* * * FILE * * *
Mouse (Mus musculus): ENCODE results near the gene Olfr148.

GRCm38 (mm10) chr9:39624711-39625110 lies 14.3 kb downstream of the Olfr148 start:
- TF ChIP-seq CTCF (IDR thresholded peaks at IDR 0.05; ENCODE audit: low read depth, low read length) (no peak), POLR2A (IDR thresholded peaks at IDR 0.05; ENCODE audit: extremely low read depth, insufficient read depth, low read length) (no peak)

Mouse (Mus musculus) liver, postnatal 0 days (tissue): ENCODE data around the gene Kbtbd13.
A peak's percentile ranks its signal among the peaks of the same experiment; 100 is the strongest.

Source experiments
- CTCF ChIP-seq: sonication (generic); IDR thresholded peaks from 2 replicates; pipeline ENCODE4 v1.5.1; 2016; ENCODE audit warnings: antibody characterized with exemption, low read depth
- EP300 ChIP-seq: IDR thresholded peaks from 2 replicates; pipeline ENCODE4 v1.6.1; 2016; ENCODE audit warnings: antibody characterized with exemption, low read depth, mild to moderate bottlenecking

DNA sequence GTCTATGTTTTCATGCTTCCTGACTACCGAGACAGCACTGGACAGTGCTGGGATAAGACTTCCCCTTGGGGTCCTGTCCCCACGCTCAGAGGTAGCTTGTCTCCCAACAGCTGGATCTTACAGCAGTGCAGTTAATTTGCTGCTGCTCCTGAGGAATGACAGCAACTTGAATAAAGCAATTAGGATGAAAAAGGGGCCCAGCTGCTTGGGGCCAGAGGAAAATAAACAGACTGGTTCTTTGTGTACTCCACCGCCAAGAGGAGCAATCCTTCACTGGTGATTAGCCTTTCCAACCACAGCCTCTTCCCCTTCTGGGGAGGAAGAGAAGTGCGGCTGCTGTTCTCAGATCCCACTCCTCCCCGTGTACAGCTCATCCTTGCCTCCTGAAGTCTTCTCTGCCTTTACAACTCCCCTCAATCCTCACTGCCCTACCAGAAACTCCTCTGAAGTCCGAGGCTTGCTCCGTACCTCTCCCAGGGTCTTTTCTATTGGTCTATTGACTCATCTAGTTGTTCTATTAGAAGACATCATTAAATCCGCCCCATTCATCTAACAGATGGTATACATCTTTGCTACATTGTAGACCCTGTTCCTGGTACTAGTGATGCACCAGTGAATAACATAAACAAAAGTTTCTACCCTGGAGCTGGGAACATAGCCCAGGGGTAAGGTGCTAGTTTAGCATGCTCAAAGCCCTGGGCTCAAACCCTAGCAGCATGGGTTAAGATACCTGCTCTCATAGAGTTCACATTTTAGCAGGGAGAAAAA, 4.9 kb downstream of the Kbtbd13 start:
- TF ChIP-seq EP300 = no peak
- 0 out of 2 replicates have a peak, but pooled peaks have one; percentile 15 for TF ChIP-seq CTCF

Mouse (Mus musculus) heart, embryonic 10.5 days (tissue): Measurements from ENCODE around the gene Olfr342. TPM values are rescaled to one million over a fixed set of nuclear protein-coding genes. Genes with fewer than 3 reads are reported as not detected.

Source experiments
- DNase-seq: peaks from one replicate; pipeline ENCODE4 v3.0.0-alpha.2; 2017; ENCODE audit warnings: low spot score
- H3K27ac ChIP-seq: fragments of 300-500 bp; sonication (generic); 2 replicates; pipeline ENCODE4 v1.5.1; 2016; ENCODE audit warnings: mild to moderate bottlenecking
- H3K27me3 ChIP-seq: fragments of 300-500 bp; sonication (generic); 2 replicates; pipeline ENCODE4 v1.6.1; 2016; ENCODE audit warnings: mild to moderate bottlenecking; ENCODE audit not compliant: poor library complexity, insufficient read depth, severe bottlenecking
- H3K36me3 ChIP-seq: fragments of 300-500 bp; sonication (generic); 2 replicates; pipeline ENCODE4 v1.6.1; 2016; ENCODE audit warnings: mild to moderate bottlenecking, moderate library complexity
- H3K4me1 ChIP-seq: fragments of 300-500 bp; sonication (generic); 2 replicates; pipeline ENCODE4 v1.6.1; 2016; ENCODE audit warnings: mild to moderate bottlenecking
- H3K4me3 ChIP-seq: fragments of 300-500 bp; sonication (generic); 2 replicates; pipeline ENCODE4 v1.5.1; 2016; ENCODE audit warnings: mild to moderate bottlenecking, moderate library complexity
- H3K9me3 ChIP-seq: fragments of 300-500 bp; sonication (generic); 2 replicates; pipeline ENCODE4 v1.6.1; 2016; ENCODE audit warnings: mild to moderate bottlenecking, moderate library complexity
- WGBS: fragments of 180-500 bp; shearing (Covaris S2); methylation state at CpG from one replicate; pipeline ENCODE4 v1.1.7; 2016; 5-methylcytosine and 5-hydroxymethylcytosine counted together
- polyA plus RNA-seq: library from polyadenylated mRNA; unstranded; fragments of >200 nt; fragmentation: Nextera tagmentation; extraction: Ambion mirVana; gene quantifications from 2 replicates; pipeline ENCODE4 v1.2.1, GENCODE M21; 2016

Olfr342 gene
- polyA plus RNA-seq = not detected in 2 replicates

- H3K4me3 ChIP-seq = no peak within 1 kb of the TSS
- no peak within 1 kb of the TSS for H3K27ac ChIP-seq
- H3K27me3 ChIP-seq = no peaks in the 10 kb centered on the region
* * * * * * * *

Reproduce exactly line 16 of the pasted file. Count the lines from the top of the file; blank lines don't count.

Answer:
- H3K27me3 ChIP-seq: fragments of 300-500 bp; sonication (generic); 2 replicates; pipeline ENCODE4 v1.6.1; 2016; ENCODE audit warnings: mild to moderate bottlenecking; ENCODE audit not compliant: poor library complexity, insufficient read depth, severe bottlenecking